Many UK companies could struggle to keep up. A recent ONS survey found just 3% of businesses currently monitor nature and biodiversity risks.
Transparency: more vital than ever
Li believes transparency and disclosure will continue to be top issues in 2023. “How a company communicates their targets, their methodology in achieving reductions and in monitoring progress will really differentiate them in terms of being a responsible company.”
The amount of regulation is constantly increasing, Li adds. For example, the EU’s Sustainable Finance Disclosure Regulation (SFDR) recently came into force. This obliges asset managers and other financial market participants to disclose the sustainability impact and risk of their investment decisions and processes. The FCA wants to introduce similar legislation in the UK next year.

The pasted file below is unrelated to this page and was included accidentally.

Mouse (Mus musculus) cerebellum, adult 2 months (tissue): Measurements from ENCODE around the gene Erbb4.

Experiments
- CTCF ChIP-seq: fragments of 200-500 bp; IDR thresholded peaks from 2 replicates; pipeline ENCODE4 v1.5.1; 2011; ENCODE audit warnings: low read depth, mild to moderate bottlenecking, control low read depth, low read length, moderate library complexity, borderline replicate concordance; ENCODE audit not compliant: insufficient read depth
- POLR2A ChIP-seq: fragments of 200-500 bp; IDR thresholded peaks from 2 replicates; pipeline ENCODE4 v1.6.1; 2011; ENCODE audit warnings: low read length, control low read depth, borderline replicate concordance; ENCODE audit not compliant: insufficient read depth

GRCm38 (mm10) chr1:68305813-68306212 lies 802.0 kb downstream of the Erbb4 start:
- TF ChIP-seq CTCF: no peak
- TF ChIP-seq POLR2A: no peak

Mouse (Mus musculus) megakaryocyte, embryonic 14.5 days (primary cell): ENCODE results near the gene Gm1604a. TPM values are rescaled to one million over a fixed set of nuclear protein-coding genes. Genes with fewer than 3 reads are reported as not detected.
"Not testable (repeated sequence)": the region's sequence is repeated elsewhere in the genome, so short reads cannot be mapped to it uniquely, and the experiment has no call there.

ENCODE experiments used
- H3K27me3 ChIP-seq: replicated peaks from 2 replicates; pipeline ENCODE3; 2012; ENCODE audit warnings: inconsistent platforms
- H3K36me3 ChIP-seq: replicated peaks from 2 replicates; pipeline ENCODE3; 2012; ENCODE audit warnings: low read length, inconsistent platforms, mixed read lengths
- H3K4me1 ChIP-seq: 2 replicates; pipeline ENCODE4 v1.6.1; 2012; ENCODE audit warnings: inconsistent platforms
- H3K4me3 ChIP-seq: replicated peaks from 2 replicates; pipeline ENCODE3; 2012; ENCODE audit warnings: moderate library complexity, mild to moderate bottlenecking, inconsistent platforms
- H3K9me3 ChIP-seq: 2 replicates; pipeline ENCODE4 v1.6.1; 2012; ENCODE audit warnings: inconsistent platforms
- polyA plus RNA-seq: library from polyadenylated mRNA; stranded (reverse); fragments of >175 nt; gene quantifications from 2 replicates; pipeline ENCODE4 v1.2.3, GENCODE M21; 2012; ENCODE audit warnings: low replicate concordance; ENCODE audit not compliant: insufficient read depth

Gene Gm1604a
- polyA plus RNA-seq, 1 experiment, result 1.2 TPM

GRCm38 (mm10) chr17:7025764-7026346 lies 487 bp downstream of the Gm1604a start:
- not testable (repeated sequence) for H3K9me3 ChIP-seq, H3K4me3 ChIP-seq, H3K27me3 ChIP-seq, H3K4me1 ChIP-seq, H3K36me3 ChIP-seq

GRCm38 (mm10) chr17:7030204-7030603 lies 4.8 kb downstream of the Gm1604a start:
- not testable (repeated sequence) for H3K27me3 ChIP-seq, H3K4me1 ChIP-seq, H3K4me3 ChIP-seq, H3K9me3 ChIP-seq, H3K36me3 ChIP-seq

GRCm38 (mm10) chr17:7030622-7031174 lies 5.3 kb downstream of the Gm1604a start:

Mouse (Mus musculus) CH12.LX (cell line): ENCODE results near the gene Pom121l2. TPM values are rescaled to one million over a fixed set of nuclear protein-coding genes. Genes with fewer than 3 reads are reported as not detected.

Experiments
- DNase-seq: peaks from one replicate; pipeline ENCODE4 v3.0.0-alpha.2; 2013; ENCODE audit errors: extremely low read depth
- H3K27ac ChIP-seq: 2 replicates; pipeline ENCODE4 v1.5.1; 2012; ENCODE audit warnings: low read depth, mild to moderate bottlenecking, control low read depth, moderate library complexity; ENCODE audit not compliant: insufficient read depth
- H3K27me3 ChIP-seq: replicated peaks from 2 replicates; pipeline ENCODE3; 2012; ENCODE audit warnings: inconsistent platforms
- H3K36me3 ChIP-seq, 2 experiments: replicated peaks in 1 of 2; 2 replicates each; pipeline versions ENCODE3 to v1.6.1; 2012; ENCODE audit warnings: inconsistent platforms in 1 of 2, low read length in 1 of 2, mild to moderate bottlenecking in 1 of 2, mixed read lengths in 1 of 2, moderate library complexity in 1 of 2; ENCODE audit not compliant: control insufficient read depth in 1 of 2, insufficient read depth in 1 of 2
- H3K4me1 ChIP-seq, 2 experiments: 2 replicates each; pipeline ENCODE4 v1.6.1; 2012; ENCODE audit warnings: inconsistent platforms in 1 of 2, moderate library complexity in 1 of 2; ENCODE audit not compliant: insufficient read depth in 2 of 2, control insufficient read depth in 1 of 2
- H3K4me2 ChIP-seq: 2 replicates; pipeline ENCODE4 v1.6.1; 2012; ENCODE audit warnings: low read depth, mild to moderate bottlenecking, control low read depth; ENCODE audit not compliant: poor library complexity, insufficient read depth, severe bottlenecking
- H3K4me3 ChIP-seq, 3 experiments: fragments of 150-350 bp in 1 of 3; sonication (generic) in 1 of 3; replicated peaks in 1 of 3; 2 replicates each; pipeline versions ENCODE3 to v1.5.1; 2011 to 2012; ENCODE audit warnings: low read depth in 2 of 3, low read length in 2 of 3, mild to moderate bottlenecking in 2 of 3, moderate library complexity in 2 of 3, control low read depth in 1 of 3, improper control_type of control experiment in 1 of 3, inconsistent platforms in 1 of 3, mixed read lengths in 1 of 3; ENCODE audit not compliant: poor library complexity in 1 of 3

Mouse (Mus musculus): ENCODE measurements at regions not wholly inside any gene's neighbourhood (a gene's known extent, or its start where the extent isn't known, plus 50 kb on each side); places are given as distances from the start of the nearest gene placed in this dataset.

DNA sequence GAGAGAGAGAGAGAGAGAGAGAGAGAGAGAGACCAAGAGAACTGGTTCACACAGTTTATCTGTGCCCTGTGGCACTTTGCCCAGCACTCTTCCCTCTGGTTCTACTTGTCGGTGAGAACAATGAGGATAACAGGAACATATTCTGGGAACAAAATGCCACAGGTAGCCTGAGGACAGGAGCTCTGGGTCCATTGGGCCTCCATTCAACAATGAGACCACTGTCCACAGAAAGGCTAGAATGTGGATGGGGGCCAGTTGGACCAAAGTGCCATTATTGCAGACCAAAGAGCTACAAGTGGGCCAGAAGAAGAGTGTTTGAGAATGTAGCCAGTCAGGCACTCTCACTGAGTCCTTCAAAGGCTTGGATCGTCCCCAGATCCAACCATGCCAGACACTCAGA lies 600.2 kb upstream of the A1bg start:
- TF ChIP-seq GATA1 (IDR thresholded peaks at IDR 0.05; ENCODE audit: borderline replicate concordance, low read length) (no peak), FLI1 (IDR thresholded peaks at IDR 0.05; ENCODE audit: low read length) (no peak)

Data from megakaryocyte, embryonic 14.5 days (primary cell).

Following the introduction of mandatory disclosure of climate risks and opportunities for large businesses earlier in 2022, the government is set to extend the compulsory reporting to nature-related risks in 2023. “Companies will soon find out that they need a proper ESG strategy to disclose their progress because reporting is retrospective but developing a strategy is forward-looking,” says Li.
The death of offsets?
The conversation around carbon neutrality is likely to mature, particularly when it comes to carbon offsetting. “There’s a heightened awareness that perhaps this is not such a legitimate way for companies to prove they’re sustainable and meet their net zero [targets],” says Stopps, adding that many now see focusing efforts on offsets and carbon credits as a distraction from legitimate action.
This extends beyond advertising, she adds. “I’m seeing more accusations of greenwashing when companies are just using carbon offsets.” We’ll see more of a backlash against them in favour of “transformational change in businesses to decarbonise,” Stopps argues. For example, easyJet recently announced it would stop offsetting carbon emissions from its planes to focus on carbon capture and sustainable jet fuel.